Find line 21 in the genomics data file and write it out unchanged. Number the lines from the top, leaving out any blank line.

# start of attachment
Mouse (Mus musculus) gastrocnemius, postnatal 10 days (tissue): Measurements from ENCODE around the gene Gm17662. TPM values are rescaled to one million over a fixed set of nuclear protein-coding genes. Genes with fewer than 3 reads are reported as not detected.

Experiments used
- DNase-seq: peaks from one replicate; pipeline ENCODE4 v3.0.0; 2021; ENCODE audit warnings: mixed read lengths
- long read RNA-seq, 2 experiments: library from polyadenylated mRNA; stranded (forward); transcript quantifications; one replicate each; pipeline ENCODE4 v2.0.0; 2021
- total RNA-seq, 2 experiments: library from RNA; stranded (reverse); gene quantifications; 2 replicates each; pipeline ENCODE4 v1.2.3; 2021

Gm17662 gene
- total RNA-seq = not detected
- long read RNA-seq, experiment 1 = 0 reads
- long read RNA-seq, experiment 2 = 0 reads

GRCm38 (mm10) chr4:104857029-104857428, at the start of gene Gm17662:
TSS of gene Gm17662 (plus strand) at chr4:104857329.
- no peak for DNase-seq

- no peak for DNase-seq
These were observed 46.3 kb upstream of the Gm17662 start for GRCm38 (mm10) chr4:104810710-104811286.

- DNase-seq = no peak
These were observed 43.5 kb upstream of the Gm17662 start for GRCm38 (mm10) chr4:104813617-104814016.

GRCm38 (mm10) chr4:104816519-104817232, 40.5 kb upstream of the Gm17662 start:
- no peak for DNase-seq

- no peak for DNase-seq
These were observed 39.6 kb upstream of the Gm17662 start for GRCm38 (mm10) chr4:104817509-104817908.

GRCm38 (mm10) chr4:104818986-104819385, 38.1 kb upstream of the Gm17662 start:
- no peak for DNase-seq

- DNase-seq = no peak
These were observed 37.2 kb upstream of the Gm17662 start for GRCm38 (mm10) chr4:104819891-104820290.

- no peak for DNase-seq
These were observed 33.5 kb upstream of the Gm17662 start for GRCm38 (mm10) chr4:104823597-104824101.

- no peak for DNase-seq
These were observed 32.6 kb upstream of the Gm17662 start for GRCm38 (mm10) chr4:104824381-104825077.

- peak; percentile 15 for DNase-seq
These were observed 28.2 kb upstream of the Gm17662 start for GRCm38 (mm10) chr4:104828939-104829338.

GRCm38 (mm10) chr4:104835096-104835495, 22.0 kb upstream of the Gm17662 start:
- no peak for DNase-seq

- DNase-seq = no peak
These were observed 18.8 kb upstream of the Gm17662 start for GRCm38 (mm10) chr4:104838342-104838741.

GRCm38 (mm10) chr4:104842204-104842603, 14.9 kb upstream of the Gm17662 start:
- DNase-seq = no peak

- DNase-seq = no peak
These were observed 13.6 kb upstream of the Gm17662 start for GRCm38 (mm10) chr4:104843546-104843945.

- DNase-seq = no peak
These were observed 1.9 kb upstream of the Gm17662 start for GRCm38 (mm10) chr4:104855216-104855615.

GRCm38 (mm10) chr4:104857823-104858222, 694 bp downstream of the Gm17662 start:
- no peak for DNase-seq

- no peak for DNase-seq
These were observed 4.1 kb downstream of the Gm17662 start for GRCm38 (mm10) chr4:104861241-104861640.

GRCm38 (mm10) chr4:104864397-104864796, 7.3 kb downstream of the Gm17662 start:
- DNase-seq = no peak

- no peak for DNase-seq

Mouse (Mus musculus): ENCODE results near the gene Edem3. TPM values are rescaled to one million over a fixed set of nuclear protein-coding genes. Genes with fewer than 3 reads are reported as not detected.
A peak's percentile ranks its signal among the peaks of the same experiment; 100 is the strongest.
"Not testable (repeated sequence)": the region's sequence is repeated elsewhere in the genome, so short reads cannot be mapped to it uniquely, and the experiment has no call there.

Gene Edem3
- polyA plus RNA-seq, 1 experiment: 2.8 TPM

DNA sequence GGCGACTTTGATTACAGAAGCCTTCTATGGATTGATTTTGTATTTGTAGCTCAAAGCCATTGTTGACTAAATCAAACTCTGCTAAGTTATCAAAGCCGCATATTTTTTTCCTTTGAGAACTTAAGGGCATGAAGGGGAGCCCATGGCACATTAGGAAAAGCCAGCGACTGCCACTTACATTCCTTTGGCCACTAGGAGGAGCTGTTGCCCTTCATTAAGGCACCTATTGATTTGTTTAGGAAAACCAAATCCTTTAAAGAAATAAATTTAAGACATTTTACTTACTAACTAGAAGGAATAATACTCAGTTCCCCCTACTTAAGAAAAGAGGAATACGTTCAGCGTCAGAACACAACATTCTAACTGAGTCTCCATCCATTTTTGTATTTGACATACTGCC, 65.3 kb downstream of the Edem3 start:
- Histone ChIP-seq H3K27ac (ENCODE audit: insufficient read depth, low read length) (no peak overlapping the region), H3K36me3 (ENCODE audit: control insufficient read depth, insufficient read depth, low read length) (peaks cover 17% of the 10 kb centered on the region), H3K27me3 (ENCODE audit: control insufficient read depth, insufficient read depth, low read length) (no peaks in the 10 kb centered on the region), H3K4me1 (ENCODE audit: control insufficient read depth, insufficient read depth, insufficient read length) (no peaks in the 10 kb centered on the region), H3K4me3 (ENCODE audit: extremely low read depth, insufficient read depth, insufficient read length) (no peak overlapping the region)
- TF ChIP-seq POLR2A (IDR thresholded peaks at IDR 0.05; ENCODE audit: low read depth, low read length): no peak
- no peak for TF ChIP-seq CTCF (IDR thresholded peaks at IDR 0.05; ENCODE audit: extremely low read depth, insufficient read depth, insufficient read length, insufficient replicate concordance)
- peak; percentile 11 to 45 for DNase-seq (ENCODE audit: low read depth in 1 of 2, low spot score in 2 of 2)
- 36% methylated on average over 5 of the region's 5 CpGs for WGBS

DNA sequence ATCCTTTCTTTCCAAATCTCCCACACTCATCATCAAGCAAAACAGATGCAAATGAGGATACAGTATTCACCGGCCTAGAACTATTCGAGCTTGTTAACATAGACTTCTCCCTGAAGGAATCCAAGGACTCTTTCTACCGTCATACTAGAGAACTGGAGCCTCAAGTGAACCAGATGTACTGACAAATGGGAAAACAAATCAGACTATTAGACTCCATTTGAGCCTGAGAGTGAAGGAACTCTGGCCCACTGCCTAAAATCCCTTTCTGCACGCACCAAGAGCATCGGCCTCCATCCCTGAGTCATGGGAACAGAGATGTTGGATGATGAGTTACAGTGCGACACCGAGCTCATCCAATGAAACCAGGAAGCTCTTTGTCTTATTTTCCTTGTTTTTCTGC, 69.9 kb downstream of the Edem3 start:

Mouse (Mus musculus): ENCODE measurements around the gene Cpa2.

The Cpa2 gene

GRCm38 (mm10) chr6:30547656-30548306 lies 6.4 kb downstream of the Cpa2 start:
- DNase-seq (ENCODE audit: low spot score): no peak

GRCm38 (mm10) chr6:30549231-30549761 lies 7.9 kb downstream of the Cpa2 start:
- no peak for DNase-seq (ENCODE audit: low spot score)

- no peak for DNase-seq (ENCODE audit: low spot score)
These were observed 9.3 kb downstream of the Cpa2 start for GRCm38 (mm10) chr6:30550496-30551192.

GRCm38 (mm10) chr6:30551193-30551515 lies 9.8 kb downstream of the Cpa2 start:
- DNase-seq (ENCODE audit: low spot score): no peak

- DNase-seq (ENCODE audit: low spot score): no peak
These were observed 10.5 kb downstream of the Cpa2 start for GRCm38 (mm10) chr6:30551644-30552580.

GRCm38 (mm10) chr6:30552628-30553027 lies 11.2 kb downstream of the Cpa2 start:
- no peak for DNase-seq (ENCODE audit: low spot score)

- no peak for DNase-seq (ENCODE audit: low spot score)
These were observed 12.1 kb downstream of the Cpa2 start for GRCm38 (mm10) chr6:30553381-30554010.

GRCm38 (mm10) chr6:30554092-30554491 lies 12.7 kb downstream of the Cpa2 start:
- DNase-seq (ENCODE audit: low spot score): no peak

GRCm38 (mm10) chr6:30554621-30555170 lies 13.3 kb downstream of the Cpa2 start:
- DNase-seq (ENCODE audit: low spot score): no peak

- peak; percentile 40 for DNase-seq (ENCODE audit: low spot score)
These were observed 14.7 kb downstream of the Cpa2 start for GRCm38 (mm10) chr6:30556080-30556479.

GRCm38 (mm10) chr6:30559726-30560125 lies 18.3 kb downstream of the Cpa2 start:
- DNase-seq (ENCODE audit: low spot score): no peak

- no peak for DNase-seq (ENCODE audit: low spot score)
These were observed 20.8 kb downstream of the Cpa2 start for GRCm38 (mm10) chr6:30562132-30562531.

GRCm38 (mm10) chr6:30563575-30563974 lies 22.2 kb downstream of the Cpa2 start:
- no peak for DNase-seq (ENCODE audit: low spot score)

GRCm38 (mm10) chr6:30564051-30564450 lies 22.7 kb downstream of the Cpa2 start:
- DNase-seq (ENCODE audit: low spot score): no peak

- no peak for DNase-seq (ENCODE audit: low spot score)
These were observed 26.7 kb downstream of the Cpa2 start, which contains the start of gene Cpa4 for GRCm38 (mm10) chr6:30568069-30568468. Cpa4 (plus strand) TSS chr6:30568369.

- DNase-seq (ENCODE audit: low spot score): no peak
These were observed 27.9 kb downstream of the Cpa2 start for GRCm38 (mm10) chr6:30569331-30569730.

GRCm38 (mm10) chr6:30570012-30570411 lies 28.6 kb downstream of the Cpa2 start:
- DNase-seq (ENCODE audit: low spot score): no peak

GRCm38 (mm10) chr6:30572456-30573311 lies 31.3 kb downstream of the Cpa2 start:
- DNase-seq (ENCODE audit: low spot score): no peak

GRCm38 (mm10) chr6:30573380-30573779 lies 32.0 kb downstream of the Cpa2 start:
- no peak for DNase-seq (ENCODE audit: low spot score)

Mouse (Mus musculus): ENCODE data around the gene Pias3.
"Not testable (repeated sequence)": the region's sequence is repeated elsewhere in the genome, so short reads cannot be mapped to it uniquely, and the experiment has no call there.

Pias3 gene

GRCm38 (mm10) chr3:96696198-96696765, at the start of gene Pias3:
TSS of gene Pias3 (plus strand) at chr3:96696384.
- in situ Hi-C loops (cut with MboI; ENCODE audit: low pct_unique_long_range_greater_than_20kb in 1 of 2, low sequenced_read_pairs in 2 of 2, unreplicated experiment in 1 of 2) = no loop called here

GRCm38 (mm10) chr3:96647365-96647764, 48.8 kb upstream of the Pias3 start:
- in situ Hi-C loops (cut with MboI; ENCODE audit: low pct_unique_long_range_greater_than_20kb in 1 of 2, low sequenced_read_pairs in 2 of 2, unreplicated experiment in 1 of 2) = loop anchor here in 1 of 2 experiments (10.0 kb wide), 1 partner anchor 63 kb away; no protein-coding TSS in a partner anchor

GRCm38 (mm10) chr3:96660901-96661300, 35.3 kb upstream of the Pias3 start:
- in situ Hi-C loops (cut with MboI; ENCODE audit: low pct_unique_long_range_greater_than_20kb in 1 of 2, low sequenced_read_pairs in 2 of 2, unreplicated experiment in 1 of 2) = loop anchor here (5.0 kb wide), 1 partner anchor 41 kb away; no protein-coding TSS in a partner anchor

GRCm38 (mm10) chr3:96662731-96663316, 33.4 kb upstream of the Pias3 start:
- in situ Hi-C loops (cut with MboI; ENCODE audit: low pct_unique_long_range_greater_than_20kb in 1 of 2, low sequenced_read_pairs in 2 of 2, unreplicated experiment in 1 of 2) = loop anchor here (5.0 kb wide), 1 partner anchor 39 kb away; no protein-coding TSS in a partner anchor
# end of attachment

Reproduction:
GRCm38 (mm10) chr4:104818986-104819385, 38.1 kb upstream of the Gm17662 start: